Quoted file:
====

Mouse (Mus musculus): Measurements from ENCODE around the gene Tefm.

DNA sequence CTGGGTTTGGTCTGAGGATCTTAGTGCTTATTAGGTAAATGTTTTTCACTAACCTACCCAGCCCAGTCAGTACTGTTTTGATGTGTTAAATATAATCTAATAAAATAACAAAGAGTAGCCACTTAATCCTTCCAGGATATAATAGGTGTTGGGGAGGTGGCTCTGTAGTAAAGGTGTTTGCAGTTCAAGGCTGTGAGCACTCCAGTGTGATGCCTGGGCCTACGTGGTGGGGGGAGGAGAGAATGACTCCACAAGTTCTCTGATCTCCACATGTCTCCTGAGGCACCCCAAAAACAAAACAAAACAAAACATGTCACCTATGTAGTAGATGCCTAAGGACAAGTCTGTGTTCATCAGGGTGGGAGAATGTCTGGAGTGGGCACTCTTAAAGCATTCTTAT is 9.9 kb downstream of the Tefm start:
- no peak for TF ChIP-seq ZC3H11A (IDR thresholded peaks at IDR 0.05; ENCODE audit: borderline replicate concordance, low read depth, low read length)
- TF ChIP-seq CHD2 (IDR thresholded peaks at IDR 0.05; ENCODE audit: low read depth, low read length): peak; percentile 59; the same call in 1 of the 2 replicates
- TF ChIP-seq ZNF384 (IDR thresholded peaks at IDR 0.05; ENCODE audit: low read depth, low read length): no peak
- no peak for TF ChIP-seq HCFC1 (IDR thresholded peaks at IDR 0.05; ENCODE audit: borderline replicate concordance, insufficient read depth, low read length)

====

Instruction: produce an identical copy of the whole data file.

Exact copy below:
Mouse (Mus musculus): Measurements from ENCODE around the gene Tefm.

DNA sequence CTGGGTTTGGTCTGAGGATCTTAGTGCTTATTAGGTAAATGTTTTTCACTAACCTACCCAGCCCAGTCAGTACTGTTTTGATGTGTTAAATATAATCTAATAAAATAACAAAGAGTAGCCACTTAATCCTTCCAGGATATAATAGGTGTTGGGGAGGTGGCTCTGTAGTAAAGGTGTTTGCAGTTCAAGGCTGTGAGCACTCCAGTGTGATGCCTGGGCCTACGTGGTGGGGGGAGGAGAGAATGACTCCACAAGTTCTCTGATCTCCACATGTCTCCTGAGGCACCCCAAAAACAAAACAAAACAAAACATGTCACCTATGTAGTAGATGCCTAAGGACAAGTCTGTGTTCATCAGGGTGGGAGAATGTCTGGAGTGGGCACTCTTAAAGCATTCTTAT is 9.9 kb downstream of the Tefm start:
- no peak for TF ChIP-seq ZC3H11A (IDR thresholded peaks at IDR 0.05; ENCODE audit: borderline replicate concordance, low read depth, low read length)
- TF ChIP-seq CHD2 (IDR thresholded peaks at IDR 0.05; ENCODE audit: low read depth, low read length): peak; percentile 59; the same call in 1 of the 2 replicates
- TF ChIP-seq ZNF384 (IDR thresholded peaks at IDR 0.05; ENCODE audit: low read depth, low read length): no peak
- no peak for TF ChIP-seq HCFC1 (IDR thresholded peaks at IDR 0.05; ENCODE audit: borderline replicate concordance, insufficient read depth, low read length)